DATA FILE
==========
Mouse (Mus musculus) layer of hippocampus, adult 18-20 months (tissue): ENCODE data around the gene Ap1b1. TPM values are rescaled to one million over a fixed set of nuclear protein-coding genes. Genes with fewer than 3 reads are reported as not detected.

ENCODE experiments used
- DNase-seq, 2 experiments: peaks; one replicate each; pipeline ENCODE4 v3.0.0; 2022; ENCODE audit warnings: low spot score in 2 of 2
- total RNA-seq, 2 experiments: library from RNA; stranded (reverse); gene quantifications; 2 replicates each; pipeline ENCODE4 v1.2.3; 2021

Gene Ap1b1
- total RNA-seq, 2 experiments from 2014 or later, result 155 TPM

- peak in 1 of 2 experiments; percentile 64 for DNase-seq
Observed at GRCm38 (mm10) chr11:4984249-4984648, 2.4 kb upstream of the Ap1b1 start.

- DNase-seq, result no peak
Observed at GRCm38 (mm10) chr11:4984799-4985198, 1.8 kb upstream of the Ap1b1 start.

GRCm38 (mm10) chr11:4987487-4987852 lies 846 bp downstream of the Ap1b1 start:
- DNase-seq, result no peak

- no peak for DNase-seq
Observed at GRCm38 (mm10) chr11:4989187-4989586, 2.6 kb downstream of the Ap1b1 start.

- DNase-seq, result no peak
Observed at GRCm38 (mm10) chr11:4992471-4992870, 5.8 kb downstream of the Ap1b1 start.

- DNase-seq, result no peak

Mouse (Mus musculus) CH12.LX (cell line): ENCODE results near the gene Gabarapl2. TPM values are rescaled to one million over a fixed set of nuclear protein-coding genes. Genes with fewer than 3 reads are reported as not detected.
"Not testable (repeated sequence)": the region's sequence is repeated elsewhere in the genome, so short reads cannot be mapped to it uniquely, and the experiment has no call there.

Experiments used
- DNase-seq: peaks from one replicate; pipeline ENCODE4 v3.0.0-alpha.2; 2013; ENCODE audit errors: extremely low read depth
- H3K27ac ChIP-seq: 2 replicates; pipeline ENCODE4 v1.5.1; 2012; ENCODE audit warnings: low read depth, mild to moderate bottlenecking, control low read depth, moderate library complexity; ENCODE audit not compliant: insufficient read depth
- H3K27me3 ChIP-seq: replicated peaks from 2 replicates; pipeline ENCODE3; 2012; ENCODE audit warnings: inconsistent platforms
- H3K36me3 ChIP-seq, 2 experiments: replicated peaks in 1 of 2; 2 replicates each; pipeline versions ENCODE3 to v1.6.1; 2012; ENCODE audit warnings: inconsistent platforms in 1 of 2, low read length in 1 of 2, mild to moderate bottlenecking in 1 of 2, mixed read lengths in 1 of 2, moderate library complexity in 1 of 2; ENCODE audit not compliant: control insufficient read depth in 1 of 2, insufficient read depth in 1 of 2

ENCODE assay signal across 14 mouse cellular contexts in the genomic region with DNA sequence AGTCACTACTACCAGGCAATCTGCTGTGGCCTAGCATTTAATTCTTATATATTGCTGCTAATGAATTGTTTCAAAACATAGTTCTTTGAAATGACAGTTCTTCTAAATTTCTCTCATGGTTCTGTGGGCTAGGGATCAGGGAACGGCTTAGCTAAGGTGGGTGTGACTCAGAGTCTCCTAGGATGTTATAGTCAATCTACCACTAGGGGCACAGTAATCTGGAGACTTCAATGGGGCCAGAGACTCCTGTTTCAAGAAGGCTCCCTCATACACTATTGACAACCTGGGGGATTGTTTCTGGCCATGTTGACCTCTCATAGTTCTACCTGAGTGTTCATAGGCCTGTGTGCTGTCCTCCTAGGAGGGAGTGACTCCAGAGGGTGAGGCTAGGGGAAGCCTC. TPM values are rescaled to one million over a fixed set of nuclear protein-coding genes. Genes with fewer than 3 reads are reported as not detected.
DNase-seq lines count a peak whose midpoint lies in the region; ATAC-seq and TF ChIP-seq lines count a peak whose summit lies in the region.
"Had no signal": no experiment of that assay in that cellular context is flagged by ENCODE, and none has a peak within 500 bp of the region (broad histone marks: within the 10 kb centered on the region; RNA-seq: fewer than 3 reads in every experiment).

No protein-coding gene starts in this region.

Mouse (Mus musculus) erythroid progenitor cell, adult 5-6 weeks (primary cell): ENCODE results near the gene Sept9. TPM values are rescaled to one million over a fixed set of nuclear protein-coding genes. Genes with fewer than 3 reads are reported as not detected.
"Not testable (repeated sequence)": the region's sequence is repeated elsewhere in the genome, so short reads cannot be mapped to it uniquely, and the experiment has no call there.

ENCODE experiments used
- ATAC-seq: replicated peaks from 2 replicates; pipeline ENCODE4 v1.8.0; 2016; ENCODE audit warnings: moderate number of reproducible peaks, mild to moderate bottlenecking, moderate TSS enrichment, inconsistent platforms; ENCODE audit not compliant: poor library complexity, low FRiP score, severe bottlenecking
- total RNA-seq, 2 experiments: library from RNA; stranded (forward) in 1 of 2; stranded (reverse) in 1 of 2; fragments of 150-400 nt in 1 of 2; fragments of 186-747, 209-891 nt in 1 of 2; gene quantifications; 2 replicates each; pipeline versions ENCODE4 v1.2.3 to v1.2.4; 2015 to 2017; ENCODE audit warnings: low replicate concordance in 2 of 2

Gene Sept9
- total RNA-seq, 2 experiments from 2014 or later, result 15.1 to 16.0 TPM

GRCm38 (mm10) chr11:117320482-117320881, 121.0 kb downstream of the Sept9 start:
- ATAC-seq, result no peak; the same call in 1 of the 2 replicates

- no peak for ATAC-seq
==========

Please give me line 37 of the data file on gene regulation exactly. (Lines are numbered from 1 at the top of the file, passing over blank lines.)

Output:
- ATAC-seq, result no peak; the same call in 1 of the 2 replicates